‘Du30’ rice paddy in Laguna draws visitors
LOS BAÑOS, Laguna—Now, who says planting rice is easy?
Definitely not, especially when you have to meticulously tweak every inch and corner to turn a rice paddy into a giant art canvas.
On a quiet road past the University of the Philippine Los Baños (UPLB) campus here, rice fields have become a little more exciting to view through paddy art.
The Philippine Rice Research Institute (PhilRice), an agency under the Department of Agriculture, uses the traditional Japanese art form of planting various rice types and colors to create a large image.
And what better way to feature this type of art than dedicate it to President Duterte, the country’s man of the hour?
“It’s about using rice fields as canvas, highlighting arts and culture and science,” said Mario Movillon, PhilRice chief science research specialist.
Movillon said 27 members of PhilRice’s Los Baños team planted rice on a 2,000-square meter plot here on Sept. 3 to create the image.
A little less than a month since, the image—featuring alphanumeric characters “D,” “U,” and “3” and the President’s silhouette resembling a “0”—is visible from the road.
The design was made by Jayson Baldoz, PhilRice’s science research specialist, and engineering students from UPLB.
When the Inquirer visited the site recently, a group of researchers parked their car in front of the paddy and took “selfies” with Mr. Duterte’s image as their background.
They said they heard about it on social media and wanted to see the paddy for themselves.
“Did they color the rice black?” one of them asked.
They said most of them supported Mr. Duterte during the elections and teased one in the group while taking his picture, since he supported then Vice President Jejomar Binay.
No artificial colors were used in creating the paddy art.
Instead, PhilRice combined inbred rice varieties of green and purple to create contrasting colors, said Imelda Olvida of PhilRice’s research and development division.
They also used regular fertilizers to protect the crops from snails, pests and diseases.
Movillon said the agency spent about P6,000 per hectare in preparing the rice paddy.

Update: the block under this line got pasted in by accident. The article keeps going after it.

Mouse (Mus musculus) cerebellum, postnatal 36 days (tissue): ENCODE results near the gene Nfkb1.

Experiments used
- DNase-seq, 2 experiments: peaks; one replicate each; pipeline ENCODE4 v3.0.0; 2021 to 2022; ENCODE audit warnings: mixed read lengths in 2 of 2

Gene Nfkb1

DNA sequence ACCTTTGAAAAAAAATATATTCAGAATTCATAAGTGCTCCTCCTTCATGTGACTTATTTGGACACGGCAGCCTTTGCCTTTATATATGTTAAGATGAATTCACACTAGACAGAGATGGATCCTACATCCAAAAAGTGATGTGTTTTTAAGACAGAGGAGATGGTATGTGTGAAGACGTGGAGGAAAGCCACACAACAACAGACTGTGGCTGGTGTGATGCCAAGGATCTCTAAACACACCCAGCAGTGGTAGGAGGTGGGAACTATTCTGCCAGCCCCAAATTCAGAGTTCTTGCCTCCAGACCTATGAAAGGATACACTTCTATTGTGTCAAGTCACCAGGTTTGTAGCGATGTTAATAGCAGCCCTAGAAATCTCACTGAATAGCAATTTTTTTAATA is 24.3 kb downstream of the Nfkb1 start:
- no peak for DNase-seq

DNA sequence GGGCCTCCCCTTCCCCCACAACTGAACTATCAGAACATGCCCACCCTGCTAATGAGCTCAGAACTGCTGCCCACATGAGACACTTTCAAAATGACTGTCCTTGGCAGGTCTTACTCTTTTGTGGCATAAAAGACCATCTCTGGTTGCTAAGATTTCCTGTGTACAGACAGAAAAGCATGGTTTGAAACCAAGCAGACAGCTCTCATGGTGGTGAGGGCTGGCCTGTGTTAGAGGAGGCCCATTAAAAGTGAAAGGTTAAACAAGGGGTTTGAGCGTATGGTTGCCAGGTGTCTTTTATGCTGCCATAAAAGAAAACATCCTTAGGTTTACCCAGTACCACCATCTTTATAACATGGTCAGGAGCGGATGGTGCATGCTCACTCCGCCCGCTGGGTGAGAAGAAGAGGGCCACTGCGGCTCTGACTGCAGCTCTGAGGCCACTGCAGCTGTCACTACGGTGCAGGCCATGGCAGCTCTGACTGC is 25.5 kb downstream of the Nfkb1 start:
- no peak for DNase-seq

“With the many challenges that Philippine agriculture faces —climate change, rice shortage, agricultural land conversion, aging and dwindling number of farmers, and the dropping number of agriculture courses enrolees—the Du30 paddy art was conceptualized to make agriculture more popular,” Olvida said.
Du30 is PhilRice’s third rice paddy art. The other two were the images of popular television love team Alden Richards and Maine “Yaya Dub” Mendoza, and the images of Mr. Duterte and Vice President Leni Robredo. These were planted in PhilRice’s farms in the Science City of Muñoz in Nueva Ecija province.
Movillon said the Du30 paddy will be best viewed on Sept. 30, in time for PhilRice’s Farmers’ Field Day, where the agency invites farmers to tour its experiment stations. The Duterte-Robredo paddy will be best seen by Nov. 7, in time for PhilRice’s anniversary.
“Indirectly, this is also to show our support for the government’s effort to achieve rice sufficiency, which is also our advocacy,” Movillon said.
He said the rice paddy art, also called the “Tanbo Art,” has been popular in Japan, depicting images on farmlands as big as 20 to 100 hectares.
In the Philippines, he said, the art is relatively new and quite “ambitious,” especially since Filipino farmers have smaller land holdings (an average of 2 ha per farmer).
But still, he said, it remains viable for Philippine agro-ecotourism, especially for farmers who wanted to explore their creative side.
The rice paddy art also promotes rice management, “wherein every space or quadrant is preconceived,” Movillon said.
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